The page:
A reformed constitution for Cuba

HAVANA – Cuba’s constitution is to be reformed as the National Assembly has set up a series of reforms in an extraordinary session on June 2. The changes include recognizing private property, shorter presidential terms, and the potential legalization of same-sex marriage. However, the Communist Party declared that Cuba will remain a socialist state.

Led by former president Raúl Castro, a committee of 33 Cuban deputies has been creating the basis of an important reform to Cuba’s constitution. The project has been under discussion since April, when President Miguel Díaz-Canel took over from Castro. A key item relates to limited presidential terms, which will be reduced to two consecutive 5-year terms.

In addition, power will be divided between the president and the prime minister. Also, the state will recognize private property, giving legal legitimacy to private entrepreneurship. Foreign investors will receive protection from the state. Another measure will be the banning of discrimination of any kind, which is why LGBT organizations hope the government will legalize same-sex marriage.

According to the news site BBC, the aim of the reform is a social opening and improvement of the economy without abandoning socialism as the country’s political system. President Díaz-Canel ensured during his inaugural speech that Cuba will remain a socialist state as he told the national assembly that the nature of socialism won’t change and that “the revolution continues its course.”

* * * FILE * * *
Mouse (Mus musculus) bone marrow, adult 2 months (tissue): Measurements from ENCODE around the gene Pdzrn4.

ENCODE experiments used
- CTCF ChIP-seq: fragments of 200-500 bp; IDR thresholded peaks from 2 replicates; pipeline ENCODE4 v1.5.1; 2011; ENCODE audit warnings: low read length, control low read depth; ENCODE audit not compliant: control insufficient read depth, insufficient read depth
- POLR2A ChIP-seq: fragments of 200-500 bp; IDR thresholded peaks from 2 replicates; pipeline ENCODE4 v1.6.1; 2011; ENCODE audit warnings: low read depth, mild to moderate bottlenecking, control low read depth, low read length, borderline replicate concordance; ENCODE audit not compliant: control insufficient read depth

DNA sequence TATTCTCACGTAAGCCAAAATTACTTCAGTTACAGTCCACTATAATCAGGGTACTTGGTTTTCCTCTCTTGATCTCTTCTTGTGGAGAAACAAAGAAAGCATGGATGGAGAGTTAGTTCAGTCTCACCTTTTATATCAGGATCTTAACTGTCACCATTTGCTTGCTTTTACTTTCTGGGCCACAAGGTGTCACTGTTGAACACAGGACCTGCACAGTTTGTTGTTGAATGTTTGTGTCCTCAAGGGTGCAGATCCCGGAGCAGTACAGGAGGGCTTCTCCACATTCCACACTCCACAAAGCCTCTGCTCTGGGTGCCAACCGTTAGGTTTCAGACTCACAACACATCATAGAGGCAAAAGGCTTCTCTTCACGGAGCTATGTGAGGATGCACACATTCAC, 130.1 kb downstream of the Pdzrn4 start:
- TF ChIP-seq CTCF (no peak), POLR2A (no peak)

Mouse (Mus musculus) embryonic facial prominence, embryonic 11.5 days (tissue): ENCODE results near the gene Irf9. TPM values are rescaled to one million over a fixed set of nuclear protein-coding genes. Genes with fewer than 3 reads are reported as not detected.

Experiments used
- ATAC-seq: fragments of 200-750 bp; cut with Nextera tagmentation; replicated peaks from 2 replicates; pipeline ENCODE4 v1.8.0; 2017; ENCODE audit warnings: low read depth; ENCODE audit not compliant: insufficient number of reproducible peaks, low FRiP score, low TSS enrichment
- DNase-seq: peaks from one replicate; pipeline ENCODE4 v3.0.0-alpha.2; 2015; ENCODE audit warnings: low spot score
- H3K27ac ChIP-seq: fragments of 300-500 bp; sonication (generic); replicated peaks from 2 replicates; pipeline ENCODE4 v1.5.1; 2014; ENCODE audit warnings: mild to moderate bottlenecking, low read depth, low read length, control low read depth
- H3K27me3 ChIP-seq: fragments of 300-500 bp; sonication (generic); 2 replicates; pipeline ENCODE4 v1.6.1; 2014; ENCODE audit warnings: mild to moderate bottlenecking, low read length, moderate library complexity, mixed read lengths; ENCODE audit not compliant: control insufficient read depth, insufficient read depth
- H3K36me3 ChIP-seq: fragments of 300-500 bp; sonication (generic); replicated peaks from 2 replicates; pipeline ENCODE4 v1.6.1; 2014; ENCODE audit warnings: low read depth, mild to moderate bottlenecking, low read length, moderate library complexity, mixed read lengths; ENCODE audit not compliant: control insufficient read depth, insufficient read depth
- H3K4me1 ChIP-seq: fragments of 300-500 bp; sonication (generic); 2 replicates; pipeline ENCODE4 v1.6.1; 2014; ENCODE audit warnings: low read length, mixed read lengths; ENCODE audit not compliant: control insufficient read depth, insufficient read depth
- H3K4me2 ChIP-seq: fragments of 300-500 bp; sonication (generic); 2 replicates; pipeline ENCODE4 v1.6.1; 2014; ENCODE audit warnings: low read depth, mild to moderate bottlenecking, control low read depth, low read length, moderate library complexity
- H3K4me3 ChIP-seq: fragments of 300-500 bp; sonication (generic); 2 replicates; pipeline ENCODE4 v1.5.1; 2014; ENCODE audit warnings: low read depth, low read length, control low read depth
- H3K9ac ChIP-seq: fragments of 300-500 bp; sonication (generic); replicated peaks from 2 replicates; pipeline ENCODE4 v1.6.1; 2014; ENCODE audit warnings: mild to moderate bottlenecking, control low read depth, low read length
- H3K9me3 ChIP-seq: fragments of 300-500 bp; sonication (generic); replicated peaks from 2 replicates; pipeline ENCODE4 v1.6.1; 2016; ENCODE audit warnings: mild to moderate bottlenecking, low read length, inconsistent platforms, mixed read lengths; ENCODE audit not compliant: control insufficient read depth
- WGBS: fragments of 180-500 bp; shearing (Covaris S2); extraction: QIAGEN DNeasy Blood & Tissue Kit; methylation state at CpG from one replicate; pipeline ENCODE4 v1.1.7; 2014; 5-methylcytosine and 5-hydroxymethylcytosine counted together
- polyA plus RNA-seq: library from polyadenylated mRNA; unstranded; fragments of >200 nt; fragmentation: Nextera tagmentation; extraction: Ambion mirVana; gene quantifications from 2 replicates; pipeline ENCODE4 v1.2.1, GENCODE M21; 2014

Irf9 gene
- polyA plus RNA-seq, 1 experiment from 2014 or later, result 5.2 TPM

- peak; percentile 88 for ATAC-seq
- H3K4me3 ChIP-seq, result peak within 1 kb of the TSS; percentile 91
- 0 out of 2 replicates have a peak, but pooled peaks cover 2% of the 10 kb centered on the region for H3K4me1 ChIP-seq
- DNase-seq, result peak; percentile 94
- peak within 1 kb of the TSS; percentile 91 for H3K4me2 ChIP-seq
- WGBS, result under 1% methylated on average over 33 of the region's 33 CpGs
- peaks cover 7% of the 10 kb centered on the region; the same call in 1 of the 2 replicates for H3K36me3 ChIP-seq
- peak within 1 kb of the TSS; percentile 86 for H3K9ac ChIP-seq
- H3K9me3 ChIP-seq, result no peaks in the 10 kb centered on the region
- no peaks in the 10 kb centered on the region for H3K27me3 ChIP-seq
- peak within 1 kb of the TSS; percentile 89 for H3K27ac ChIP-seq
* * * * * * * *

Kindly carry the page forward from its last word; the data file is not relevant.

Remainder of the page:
The reform will be discussed in the national assembly and its approval is expected for next week. Besides, it will be put to a popular referendum, where citizens get to approve or reject the reform, said state-run news outlet Granma.

Small business owners and entrepreneurs are expecting this change to be positive as a mixed economy could help the country to take off and the current severe regulations to control the economy would become less restrictive. Recognizing the private sector as a source of economic development could help Cuba’s economy to stabilize and foster fruitful private investment.

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